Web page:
Pressure on GM goes up for every day auto contract talks drag on

Pressure on GM goes up for every day auto contract talks drag on
So, after days and days of going round and round about how to get a
$50-billion commitment for future retiree health care off General Motors Corp.'s balance sheet and into a union-run trust fund, the UAW and GM have punted this vexing issue off to the side while they discuss other matters.
For now.
There are potential benefits for UAW President Ron Gettelfinger and Vice President Cal Rapson in extending these negotiations well beyond the Sept. 14 contract expiration date:
First, they appear tough and determined to save every possible nickel's worth of the UAW membership's hard-won health benefits by not caving in to GM's demands quickly. Remember, the UAW rank-and-file members must ultimately vote to ratify the next contract.
And if GM's stock price sputters as Wall Street gets jittery, that puts more pressure on GM to get a deal done, even if it means tossing a few more dollars into the pot for a voluntary employee beneficiary association trust fund to handle retiree health care. In fact, GM's stock has given ground the past couple of days amid concern that the labor talks were bogging down.
The price of GM shares had risen for seven consecutive trading days, from a low of $29.10 on Sept. 7 to a high of $36 early Wednesday, on optimism about a possible labor contract deal. But GM stock dropped to $34.98 by the end of trading Wednesday and fell 51 cents Thursday to $34.47 per share.
If GM and Ford Motor Co. don't get significant relief in reducing their so-called legacy costs for promises made to retirees -- which are far greater than those borne by Asian competitors -- Wall Street investors will surely push their stock values lower. And the private Chrysler LLC also can soar in value for its majority owner, Cerberus Capital Management, if such a deal is struck.
It's therefore in GM's interest to get the retiree health care VEBA back on the table, and probably wasn't in GM's interest to do any leaking about the stumbling blocks to getting a quick deal on that issue.
Did someone in the UAW blab about the alleged impasse, despite the much ballyhooed "news blackout" over contract talks? Maybe, maybe not. But who cares?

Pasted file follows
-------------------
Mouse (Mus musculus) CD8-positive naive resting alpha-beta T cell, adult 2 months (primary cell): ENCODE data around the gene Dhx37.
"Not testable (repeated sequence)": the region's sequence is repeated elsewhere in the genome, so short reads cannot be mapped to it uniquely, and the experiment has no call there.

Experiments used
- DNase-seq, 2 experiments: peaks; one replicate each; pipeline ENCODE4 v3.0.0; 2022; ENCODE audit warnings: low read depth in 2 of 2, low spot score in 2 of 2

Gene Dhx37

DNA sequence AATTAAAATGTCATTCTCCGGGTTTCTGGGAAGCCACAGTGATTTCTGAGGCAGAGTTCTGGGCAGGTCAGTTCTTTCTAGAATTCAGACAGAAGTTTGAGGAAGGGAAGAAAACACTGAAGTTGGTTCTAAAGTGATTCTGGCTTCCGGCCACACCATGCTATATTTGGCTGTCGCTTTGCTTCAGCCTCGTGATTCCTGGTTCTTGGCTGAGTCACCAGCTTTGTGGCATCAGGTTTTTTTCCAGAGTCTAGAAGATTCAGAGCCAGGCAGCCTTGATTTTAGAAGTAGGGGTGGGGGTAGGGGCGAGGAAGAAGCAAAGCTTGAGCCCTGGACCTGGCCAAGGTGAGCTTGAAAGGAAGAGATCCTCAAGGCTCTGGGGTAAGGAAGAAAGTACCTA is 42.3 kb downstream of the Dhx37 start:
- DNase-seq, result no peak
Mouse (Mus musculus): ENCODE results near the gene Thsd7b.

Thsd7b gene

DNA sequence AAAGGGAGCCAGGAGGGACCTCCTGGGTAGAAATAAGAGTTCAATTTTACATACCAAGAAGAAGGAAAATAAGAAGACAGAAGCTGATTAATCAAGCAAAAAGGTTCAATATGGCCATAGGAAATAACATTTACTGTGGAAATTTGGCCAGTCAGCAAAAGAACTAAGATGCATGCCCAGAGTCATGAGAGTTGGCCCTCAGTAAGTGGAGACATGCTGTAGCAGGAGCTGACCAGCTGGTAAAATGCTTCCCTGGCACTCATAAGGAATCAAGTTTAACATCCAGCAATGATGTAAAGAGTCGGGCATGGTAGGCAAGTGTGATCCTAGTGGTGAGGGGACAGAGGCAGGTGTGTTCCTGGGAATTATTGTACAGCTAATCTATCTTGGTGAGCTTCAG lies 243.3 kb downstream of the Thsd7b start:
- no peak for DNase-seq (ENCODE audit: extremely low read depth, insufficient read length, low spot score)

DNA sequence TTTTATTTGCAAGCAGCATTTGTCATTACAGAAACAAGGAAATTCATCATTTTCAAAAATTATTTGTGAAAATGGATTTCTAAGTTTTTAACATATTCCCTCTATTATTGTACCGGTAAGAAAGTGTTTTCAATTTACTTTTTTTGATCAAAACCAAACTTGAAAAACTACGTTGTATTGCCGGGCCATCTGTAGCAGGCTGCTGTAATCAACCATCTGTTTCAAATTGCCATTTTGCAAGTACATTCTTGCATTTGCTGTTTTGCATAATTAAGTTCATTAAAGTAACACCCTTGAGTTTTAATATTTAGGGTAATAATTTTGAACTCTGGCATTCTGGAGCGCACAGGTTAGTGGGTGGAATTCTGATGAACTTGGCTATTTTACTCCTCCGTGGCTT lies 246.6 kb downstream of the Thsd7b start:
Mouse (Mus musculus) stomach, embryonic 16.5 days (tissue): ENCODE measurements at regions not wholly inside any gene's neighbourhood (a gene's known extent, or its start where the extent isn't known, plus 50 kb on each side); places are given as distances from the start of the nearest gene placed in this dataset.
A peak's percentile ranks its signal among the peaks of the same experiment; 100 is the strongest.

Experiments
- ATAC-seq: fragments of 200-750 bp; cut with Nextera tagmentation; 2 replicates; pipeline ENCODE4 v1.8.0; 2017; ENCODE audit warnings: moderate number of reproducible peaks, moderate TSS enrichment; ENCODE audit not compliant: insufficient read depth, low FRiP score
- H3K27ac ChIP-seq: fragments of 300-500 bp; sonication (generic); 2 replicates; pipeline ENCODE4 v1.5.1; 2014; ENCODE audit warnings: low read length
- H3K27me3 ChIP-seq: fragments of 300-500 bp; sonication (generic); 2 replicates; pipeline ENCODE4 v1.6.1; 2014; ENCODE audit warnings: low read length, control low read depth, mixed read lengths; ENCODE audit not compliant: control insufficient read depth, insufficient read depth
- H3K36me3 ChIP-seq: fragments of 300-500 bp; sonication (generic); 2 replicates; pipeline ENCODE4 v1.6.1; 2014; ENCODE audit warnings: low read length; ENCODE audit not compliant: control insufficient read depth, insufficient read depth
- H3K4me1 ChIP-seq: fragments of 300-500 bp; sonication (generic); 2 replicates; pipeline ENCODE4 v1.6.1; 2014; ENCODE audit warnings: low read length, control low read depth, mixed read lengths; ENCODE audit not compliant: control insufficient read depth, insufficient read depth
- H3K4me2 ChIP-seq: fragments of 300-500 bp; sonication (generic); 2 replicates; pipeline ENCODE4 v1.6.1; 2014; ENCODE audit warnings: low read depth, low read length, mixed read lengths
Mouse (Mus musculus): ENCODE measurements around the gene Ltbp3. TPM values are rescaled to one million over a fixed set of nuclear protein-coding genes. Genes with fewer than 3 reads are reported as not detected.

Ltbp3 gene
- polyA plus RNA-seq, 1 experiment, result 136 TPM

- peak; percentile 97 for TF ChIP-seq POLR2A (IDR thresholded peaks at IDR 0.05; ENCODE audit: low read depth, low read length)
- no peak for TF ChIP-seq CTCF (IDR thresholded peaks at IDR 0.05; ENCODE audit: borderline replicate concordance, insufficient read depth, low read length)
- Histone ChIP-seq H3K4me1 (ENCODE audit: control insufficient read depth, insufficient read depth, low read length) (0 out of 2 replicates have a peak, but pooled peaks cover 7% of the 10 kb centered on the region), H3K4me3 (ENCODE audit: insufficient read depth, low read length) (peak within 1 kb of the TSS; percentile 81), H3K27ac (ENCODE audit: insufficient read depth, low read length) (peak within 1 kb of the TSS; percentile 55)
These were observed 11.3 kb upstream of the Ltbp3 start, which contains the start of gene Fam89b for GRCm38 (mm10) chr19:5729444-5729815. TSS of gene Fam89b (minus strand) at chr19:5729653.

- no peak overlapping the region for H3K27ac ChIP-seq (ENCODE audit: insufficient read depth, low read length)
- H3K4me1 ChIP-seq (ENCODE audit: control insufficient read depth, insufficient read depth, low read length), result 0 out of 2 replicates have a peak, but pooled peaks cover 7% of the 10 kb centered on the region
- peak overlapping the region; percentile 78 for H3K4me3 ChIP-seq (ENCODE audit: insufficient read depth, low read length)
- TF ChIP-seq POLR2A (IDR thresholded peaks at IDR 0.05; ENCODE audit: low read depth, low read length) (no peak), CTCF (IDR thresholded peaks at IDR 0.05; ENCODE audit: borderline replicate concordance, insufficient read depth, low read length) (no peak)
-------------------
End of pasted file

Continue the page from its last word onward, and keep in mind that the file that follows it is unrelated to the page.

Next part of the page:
Both GM and UAW officials were well aware going in of the potential for lengthy haggling on complex issues like these.
After Delphi Corp.'s Chapter 11 bankruptcy filing on Oct. 8, 2005, made UAW leaders furious, GM Chairman Rick Wagoner agreed at Thanksgiving time that year to play an active role in brokering a deal to defuse the UAW-Delphi crisis.
That deal was finally announced in late June of this year, 19 months after Wagoner's engagement in talks -- and at a cost of more than $7 billion to GM to pay for buyouts and deals for some Delphi workers to flow back into jobs at GM, which spun off Delphi in 1999.
When you've already slogged through 19 months of arduous debate on Delphi, what's the big deal about pausing the VEBA discussion and extending the current 4-year UAW contract for a couple of weeks?
No big deal, that's what.
Let's be happy that GM is apparently not willing to settle for baby steps and is insisting that a new labor contract take big chunks out of its competitive cost gap vs. Toyota and other Asian automakers.
Let's be happy that UAW leaders, even as they bargain doggedly on their members' behalf, are not engaging in a lot of reckless strike talk.
And as far as the blabbing and leaks are concerned, let me state unequivocally that I stand foursquare in favor of them. Free Press readers want to know what's going on.
My contact information, which I encourage reliable leakers and blabbers to use, is in italics below.
Add pictures here
<% if( /^image/.test(type) ){ %>
<% } %>
Add image file
Upload is a website by car enthusiasts for car enthusiasts. It is not affiliated with any of the car or spare part manufacturers or car dealers discussed here. All logos and trade names are the property of their respective owners.